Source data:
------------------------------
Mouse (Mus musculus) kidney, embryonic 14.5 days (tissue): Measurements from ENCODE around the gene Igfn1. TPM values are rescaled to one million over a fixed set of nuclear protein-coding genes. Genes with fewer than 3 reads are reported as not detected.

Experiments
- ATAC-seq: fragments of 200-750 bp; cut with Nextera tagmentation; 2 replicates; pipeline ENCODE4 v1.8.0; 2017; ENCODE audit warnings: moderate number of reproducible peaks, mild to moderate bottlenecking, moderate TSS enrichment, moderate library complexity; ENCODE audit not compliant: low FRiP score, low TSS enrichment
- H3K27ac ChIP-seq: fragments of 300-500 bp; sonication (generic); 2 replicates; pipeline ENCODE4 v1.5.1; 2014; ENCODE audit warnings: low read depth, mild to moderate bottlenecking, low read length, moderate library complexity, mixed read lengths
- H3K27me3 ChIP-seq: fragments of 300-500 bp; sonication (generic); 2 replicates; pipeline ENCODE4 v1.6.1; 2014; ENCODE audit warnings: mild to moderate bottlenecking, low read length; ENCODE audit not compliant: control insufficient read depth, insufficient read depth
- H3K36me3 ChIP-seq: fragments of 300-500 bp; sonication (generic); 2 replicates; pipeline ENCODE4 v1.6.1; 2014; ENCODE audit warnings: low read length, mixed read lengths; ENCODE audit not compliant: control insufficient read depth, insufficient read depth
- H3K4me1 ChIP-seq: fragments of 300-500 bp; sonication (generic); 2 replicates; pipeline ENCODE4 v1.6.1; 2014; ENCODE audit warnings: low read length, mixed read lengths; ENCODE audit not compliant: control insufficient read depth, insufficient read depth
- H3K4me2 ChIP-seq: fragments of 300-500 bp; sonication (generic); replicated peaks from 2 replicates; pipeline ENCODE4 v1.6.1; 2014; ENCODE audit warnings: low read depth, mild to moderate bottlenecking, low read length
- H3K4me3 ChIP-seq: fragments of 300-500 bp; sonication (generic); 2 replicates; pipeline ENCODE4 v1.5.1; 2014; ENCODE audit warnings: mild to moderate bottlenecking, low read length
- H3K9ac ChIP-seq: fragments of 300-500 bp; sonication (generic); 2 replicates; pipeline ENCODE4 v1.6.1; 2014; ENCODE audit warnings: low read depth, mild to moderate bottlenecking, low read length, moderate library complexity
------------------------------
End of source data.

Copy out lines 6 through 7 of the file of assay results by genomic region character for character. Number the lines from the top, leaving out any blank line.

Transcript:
- H3K36me3 ChIP-seq: fragments of 300-500 bp; sonication (generic); 2 replicates; pipeline ENCODE4 v1.6.1; 2014; ENCODE audit warnings: low read length, mixed read lengths; ENCODE audit not compliant: control insufficient read depth, insufficient read depth
- H3K4me1 ChIP-seq: fragments of 300-500 bp; sonication (generic); 2 replicates; pipeline ENCODE4 v1.6.1; 2014; ENCODE audit warnings: low read length, mixed read lengths; ENCODE audit not compliant: control insufficient read depth, insufficient read depth